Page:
1. In three previous publications it had been shown that electrolytes influence the rate of diffusion of pure water through a collodion membrane into a solution in three different ways, which can be understood on the assumption of an electrification of the water or the watery phase at the boundary of the membrane; namely,

(a) While the watery phase in contact with collodion is generally positively electrified, it happens that, when the membrane has received a treatment with a protein, the presence of hydrogen ions and of simple cations with a valency of three or above (beyond a certain concentration) causes the watery phase of the double layer at the boundary of membrane and solution to be negatively charged.

(b) When pure water is separated from a solution by a collodion membrane, the initial rate of diffusion of water into a solution is accelerated by the ion with the opposite sign of charge and retarded by the ion with the same sign of charge as that of the water, both effects increasing with the valency of the ion and a second constitutional quantity of the ion which is still to be defined.

(c) The relative influence of the oppositely charged ions, mentioned in (b), is not the same for all concentrations of electrolytes. For lower concentrations the influence of that ion usually prevails which has the opposite sign of charge from that of the watery phase of the double layer; while in higher concentrations the influence of that ion begins to prevail which has the same sign of charge as that of the watery phase of the double layer. For a number of solutions the turning point lies at a molecular concentration of about M/256 or M/512. In concentrations of M/8 or above the influence of the electrical charges of ions mentioned in (b) or (c) seems to become less noticeable or to disappear entirely.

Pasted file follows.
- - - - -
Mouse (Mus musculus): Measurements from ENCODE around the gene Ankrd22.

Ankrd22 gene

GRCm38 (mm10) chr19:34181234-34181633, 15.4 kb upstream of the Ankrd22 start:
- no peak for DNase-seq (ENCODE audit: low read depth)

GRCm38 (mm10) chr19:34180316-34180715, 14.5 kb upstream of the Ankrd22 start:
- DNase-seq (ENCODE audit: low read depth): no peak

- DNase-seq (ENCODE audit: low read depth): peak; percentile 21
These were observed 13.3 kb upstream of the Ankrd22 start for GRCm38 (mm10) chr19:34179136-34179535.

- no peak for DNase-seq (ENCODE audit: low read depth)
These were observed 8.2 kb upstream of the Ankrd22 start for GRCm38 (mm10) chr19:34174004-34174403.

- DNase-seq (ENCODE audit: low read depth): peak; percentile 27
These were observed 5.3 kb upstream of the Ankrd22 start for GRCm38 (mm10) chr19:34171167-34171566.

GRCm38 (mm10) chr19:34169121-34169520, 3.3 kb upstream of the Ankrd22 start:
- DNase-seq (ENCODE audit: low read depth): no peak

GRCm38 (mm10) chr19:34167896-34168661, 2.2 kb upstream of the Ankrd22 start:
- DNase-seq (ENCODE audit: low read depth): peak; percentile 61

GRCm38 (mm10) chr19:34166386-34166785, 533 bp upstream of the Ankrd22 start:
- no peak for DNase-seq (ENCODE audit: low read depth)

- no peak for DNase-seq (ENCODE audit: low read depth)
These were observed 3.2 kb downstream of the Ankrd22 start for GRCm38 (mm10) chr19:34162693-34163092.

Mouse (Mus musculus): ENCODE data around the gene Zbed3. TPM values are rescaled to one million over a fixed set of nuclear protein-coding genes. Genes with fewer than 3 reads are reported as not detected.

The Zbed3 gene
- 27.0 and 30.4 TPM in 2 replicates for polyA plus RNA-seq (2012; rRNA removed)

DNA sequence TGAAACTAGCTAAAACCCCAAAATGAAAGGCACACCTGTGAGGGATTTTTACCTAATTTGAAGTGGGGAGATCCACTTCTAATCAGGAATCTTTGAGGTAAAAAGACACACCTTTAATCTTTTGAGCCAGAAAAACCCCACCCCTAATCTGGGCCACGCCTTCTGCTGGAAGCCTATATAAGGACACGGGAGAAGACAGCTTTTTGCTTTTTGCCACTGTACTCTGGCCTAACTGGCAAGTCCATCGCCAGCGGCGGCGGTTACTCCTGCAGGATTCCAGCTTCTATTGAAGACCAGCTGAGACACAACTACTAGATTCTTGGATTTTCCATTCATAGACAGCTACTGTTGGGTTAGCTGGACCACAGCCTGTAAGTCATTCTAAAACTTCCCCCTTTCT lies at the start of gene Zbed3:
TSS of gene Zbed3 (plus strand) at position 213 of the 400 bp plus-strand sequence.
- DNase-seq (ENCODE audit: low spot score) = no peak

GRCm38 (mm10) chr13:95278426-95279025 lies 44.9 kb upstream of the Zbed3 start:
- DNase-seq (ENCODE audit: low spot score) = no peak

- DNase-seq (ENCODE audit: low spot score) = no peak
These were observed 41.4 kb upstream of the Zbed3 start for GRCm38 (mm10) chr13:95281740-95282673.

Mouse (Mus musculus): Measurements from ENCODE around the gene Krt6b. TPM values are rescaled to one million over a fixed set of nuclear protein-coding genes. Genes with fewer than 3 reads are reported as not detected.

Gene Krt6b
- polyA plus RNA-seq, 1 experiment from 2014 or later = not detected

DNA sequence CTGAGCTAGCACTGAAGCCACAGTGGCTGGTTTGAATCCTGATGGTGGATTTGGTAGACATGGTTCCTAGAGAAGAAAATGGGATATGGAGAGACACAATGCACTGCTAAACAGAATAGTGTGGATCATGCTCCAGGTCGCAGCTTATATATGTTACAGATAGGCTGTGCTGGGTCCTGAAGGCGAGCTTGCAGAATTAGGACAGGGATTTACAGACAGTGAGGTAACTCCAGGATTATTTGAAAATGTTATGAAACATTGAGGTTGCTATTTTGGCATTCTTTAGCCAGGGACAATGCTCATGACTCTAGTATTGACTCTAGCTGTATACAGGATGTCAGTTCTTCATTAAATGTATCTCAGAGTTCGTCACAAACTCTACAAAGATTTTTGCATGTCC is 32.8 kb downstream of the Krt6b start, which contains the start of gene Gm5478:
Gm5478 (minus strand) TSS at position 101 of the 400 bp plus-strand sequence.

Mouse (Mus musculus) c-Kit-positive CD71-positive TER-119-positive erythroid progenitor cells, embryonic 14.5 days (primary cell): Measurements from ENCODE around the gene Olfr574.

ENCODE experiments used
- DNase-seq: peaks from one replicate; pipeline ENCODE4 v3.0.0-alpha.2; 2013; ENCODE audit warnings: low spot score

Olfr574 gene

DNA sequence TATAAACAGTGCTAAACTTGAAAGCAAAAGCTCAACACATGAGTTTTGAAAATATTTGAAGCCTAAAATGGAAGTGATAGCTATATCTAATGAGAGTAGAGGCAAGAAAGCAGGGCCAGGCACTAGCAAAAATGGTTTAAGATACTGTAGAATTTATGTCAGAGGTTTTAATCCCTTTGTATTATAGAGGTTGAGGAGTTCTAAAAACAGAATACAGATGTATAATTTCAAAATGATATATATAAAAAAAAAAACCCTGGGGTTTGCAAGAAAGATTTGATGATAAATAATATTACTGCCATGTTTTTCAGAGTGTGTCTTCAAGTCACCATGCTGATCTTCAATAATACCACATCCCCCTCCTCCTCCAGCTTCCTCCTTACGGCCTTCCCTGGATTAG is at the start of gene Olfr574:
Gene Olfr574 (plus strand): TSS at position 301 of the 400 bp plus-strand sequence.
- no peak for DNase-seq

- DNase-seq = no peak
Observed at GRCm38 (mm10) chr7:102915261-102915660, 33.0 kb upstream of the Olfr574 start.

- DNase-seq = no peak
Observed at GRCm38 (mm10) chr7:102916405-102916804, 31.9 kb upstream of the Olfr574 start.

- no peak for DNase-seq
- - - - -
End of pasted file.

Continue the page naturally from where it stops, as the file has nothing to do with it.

2. It is shown in this paper that in electrical endosmose through a collodion membrane the influence of electrolytes on the rate of transport of liquids is the same as in free osmosis. Since the influence of electrolytes on the rate of transport in electrical endosmose must be ascribed to their influence on the quantity of electrical charge on the unit area of the membrane, we must conclude that the same explanation holds for the influence of electrolytes on the rate of transport of water into a solution through a collodion membrane in the case of free osmosis.

3. We may, therefore, conclude, that when pure water is separated from a solution of an electrolyte by a collodion membrane, the rate of diffusion of water into the solution by free osmosis is accelerated by the ion with the opposite sign of charge as that of the watery phase of the double layer, because this ion increases the quantity of charge on the unit area on the solution side of the membrane; and that the rate of diffusion of water is retarded by the ion with the same sign of charge as that of the watery phase for the reason that this ion diminishes the charge on the solution side of the membrane. When, therefore, the ions of an electrolyte raise the charge on the unit area of the membrane on the solution side above that on the side of pure water, a flow of the oppositely charged liquid must occur through the interstices of the membrane from the side of the water to the side of the solution (positive osmosis). When, however, the ions of an electrolyte lower the charge on the unit area of the solution side of the membrane below that on the pure water side of the membrane, liquid will diffuse from the solution into the pure water (negative osmosis).

4. We must, furthermore, conclude that in lower concentrations of many electrolytes the density of electrification of the double layer increases with an increase in concentration, while in higher concentrations of the same electrolytes it decreases with an increase in concentration. The turning point lies for a number of electrolytes at a molecular concentration of about M/512 or M/256. This explains why in lower concentrations of electrolytes the rate of diffusion of water through a collodion membrane from pure water into solution rises at first rapidly with an increase in concentration while beyond a certain concentration (which in a number of electrolytes is M/512 or M/256) the rate of diffusion of water diminishes with a further increase in concentration.

This content is only available as a PDF.